This section is from the book "The Botanical Magazine; Or, Flower-Garden Displayed", by William Curtis. Also available from Amazon: The Botanical Magazine; or, Flower-Garden Displayed, Volume I.
Blitum Virgatum. Strawberry Blite
Col. 3-fidus. Petala O. Sem. 1. calyce baccato.
BLITUM virgatum capitellis sparsis lateralibus. Linn. Syst. Vegetab. ed. 14. Murr. p. 53. Ait. Kew. v. 1. p. 7.
ATRIPLEX sylvestris mori fructu. Bauh. Pin. p. 519.
ATRIPLEX sylvestris baccifera. Clus. Hist. cxxxv.
This plant, not unfrequently met with in gardens, is known to most cultivators by the name of Strawberry Spinach; the leaves somewhat resembling those of the latter, and the fruit that of the former: C. Bauhine likens its berries to those of the Mulberry, to which they certainly bear a greater resemblance: in most of the species of this genus the calyx exhibits a very singular phenomenon, when the flowering is over, it increases in size, becomes fleshy, and finally pulpy, containing the ripe seed, which however it does not wholly envelope; thus from each cluster of flowers growing in the alae of the leaves are produced so many berries, of a charming red colour, to which the plant owes its beauty altogether, for the flowers are small, herbaceous, and not distinctly visible to the naked eye; they can boast however of being of the first class in the Linnean system Monandria, to which few belong.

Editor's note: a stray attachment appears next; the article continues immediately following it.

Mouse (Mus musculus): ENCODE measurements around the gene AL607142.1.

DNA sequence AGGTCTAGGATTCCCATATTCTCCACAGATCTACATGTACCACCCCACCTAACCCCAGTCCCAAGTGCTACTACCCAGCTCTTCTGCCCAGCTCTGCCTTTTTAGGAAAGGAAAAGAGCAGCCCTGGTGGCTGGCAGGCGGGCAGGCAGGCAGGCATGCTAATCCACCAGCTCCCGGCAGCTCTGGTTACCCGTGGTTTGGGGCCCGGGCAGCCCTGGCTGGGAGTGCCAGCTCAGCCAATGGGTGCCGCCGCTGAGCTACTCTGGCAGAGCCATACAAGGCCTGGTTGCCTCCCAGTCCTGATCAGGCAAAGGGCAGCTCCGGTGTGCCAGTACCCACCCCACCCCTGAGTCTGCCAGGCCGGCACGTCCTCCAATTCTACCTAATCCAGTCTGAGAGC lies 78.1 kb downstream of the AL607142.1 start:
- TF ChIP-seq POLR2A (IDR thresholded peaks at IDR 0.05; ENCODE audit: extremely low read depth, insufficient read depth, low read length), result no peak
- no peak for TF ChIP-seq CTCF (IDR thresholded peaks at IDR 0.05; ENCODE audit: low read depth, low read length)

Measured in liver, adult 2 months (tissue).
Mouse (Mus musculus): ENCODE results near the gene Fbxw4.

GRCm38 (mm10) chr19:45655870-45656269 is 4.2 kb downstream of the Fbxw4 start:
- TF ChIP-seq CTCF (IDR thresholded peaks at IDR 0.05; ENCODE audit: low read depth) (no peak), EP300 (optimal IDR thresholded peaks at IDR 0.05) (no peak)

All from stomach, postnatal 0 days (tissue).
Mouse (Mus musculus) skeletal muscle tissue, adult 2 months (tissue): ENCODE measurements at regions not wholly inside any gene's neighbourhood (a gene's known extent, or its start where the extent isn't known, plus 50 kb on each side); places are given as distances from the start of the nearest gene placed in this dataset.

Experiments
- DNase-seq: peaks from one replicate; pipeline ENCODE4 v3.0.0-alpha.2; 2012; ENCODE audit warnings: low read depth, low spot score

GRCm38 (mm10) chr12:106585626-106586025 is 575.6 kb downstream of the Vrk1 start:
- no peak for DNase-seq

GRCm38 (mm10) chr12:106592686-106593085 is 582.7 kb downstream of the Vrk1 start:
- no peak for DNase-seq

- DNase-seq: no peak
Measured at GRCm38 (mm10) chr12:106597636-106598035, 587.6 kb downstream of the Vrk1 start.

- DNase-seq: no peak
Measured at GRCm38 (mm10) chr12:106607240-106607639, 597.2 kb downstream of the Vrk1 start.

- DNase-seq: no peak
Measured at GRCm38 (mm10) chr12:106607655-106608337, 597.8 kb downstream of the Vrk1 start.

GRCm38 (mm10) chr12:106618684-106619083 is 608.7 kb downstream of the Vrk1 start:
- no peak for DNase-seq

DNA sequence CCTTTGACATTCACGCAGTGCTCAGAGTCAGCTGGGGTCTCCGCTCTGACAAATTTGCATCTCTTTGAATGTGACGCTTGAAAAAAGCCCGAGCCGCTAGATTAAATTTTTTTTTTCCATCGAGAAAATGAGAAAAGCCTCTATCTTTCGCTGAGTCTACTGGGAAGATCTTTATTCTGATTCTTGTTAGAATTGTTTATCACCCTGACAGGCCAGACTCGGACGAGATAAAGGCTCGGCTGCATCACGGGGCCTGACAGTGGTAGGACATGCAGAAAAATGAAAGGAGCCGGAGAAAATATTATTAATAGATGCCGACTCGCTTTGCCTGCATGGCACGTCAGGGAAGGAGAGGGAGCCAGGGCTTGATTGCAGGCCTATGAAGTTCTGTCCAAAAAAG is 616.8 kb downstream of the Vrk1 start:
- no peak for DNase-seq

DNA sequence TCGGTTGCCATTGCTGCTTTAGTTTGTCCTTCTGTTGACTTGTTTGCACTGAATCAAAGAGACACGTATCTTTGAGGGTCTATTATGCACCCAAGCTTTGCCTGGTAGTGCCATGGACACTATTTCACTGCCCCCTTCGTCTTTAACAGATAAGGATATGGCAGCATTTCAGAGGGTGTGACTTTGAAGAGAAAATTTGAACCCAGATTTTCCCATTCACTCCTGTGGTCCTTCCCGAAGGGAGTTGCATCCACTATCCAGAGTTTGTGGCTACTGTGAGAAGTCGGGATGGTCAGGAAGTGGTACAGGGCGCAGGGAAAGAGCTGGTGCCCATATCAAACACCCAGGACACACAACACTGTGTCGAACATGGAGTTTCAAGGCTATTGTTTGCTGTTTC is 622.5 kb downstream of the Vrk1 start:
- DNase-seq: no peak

Strawberry Blite is a hardy annual, growing spontaneously in some parts of France, Spain, and Tartary; is not a very old inhabitant of our gardens, Mr. Aiton mentioning it as being first cultivated by Mr. Miller in 1759. Its berries are produced from June to September; in their taste they have nothing to recommend them, though not pleasant they are harmless.
Clusius we believe to be the first author who gives a figure and description of it.
It affects a dry soil, and open situation; in such there is no necessity to give any particular directions for its cultivation, as it comes up readily from seed spontaneously scattered, so much so as sometimes to prove a troublesome weed.